The last two Work-packages address how policies can be shaped, regulatory issues solved and ethical challenges properly dealt with in order to foster innovation in the short and long-term to benefit older people, health care providers and Canadian Industry.

For more detailed information about the researches involved in the work-packages and the AGE-WELL program as a whole see: http://agewell-nce.ca/about-us

The two AGE-WELL Core Facilities

AGE-WELL Core Facilities promote and trigger national and international interactions for AGE-WELL and provide physical and/or virtual venues for researchers to meet, collaborate and exchange ideas. They provide research expertise and support across the Network. One of them is at Simon Fraser University in Burnaby, British Columbia. The other is the iDAPT Centre for Rehabilitation Research in Toronto.

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The Toronto Rehabilitation Institute is part of the University Health Network and is home to the iDAPT (intelligent Design, Adaptation, Participation and Technology) Research Centre. IDAPT is considered one of the most technologically advanced rehabilitation research centres in the world. The iDAPT research facilities include state-of-the-art laboratories including a subterranean motion simulator with removable payloads and additional simulation labs that are used for the development and testing of new technologies. The iDAPT research centre has commercialized several products aimed at maximizing life for people living with the effects of disability, illness and aging.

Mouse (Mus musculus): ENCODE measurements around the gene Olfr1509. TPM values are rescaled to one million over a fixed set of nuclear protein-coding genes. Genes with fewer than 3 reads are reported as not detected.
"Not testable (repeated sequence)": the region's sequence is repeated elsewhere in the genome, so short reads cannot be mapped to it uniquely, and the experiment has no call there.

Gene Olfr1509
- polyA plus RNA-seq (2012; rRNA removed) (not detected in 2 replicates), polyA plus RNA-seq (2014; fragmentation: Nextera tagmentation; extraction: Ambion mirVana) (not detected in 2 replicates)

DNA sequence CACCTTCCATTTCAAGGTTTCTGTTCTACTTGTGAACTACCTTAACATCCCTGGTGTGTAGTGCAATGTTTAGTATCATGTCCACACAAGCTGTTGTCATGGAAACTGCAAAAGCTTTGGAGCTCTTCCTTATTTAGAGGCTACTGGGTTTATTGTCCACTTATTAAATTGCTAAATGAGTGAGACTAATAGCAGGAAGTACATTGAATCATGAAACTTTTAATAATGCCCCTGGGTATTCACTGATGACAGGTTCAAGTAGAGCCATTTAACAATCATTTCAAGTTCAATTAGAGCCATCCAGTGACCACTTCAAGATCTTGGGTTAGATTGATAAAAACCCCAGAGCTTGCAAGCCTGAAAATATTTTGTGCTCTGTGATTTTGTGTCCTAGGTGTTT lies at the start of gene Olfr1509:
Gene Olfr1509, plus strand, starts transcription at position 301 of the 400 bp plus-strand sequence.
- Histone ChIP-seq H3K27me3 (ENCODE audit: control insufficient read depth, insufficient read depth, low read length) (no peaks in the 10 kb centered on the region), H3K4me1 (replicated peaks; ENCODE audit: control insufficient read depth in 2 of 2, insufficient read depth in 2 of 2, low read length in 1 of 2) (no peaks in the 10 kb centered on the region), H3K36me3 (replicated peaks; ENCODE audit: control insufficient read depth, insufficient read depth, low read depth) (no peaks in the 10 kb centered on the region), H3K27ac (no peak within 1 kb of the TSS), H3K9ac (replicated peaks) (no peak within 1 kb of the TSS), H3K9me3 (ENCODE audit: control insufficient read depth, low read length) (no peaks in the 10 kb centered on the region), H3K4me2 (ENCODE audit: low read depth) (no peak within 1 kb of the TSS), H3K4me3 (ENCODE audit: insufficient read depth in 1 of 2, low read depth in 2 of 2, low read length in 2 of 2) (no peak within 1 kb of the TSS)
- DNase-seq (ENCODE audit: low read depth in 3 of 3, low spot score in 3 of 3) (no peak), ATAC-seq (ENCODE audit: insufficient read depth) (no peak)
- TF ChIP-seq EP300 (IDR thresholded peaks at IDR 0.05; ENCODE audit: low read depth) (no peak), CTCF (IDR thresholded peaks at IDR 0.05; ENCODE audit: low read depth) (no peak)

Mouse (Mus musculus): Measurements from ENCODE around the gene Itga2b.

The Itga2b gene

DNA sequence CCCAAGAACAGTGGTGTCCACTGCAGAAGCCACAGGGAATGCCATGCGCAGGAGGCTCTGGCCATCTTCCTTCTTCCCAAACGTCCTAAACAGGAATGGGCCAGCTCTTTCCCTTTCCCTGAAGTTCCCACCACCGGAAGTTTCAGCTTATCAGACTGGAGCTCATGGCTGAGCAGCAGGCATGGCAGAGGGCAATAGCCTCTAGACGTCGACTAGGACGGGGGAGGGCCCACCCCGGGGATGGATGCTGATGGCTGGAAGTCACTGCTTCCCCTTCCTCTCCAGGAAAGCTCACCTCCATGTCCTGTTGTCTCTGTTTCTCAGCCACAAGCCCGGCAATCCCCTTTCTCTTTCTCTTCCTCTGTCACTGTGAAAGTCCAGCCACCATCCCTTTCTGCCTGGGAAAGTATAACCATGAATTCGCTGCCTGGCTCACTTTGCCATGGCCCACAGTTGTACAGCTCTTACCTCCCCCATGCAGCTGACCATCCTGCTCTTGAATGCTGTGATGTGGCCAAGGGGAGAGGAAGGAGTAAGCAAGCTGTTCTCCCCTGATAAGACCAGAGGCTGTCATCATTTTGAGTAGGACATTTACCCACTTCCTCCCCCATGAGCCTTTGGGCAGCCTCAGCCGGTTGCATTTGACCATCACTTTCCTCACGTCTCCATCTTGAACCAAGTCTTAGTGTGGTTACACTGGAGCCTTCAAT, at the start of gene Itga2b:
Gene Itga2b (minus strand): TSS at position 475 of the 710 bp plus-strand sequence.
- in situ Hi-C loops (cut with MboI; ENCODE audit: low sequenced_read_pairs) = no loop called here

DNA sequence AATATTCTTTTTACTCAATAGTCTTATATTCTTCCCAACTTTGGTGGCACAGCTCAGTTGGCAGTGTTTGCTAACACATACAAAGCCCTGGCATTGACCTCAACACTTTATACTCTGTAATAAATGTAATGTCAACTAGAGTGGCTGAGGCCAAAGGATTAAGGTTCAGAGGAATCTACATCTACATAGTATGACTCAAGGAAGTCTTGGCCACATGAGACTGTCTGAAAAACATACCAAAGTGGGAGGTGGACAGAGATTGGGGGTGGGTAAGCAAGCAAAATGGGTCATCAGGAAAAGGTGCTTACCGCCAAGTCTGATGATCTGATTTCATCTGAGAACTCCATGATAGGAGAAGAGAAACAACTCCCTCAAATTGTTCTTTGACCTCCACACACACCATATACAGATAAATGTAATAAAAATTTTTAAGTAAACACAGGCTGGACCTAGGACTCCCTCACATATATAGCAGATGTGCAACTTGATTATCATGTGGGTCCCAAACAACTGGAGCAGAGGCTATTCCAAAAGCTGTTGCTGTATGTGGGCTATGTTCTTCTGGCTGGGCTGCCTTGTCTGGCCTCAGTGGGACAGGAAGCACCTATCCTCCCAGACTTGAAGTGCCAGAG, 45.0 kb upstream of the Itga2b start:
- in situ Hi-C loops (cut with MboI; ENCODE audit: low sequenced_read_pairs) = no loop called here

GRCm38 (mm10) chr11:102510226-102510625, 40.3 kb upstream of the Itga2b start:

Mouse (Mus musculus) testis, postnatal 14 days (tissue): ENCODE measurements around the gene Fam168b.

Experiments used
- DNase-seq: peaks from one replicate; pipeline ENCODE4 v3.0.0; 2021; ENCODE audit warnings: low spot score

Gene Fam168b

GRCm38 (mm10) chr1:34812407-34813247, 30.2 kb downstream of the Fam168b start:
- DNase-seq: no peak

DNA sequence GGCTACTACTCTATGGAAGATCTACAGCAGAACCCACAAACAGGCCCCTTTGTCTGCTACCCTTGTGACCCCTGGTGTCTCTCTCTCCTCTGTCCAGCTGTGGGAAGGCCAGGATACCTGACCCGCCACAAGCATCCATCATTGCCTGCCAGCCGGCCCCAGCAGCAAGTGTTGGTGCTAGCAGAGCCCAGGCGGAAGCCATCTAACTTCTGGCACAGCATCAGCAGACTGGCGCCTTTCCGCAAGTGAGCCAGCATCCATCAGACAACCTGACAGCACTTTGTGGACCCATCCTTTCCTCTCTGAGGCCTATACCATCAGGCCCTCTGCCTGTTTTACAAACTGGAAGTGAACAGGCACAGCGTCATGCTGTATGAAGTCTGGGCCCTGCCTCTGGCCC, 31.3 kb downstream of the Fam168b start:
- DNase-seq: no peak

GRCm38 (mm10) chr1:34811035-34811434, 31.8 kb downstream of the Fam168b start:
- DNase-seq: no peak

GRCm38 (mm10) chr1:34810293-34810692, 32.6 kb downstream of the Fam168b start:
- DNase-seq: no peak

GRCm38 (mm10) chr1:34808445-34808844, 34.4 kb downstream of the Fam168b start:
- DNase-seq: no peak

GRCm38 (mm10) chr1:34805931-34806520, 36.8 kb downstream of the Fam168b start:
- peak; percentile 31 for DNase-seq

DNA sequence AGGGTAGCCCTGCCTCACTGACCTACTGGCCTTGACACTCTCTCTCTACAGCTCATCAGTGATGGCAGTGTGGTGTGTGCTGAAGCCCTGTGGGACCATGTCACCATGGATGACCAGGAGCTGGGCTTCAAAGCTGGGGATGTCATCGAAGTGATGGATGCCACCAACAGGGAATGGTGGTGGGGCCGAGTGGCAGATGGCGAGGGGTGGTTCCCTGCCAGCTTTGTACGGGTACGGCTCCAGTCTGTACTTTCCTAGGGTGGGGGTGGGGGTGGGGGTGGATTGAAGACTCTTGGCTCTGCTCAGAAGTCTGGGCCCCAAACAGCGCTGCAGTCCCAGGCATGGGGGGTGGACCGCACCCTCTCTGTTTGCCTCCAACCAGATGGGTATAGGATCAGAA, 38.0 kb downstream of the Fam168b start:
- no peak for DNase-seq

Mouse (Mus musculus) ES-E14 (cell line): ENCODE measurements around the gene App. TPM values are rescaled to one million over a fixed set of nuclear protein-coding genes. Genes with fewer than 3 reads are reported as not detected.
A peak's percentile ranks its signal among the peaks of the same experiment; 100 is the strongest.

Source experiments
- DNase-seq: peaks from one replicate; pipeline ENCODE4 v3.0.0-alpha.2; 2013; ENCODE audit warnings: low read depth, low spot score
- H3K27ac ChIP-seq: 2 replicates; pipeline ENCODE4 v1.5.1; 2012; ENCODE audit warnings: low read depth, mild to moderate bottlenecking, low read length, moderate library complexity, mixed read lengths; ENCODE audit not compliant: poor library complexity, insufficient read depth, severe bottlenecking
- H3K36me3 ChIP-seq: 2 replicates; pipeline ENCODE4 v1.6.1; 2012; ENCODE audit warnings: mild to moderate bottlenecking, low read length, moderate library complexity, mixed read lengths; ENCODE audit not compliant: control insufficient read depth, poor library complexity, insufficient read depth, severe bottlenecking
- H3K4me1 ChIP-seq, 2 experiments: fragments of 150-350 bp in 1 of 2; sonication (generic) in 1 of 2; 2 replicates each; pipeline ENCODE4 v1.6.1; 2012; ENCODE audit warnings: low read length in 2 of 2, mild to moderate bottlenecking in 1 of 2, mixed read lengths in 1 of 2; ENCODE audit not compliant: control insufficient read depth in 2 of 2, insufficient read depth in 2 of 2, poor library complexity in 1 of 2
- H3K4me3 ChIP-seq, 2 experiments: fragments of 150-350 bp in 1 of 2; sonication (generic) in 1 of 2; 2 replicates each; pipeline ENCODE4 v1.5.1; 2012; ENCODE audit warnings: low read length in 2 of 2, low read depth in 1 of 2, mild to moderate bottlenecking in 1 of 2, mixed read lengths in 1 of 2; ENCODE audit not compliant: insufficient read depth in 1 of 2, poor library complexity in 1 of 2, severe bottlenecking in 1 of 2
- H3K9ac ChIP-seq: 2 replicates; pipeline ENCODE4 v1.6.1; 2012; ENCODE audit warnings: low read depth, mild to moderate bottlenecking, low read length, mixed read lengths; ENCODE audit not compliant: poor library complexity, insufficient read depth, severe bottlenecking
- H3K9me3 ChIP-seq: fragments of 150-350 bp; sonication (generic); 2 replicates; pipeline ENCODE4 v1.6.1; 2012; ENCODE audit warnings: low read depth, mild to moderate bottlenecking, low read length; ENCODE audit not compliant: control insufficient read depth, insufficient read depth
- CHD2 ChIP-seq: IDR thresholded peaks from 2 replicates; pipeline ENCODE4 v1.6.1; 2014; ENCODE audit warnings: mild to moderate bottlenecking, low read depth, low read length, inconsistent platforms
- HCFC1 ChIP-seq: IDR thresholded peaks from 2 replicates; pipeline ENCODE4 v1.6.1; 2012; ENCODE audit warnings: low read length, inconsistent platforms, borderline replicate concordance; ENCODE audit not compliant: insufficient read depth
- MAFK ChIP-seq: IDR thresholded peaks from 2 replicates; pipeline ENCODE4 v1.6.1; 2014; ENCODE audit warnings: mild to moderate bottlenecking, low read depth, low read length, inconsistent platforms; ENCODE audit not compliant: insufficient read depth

As an AGE-WELL NCE Core Facility the iDAPT Centre provides access to its simulation environments to AGE-WELL network investigators to support the development and commercialization of new technologies, use of its unique environments as demonstration sites for potential investors, and educational supports for AGE-WELL investigators to help move their technologies to market.

The Rehab’s research team includes more than 85 scientists and over 200 graduate and postdoctoral students. The investigators bring a rich and varied mix of academic, technical and clinical experience to the table and collaborate in a multidisciplinary environment where engineers trade ideas with industrial designers, and social scientists work alongside clinicians, patients and research support staff in state-of-the-art labs.

For information see: http://www.idapt.ca/index.php/about-us/about-toronto-rehab-research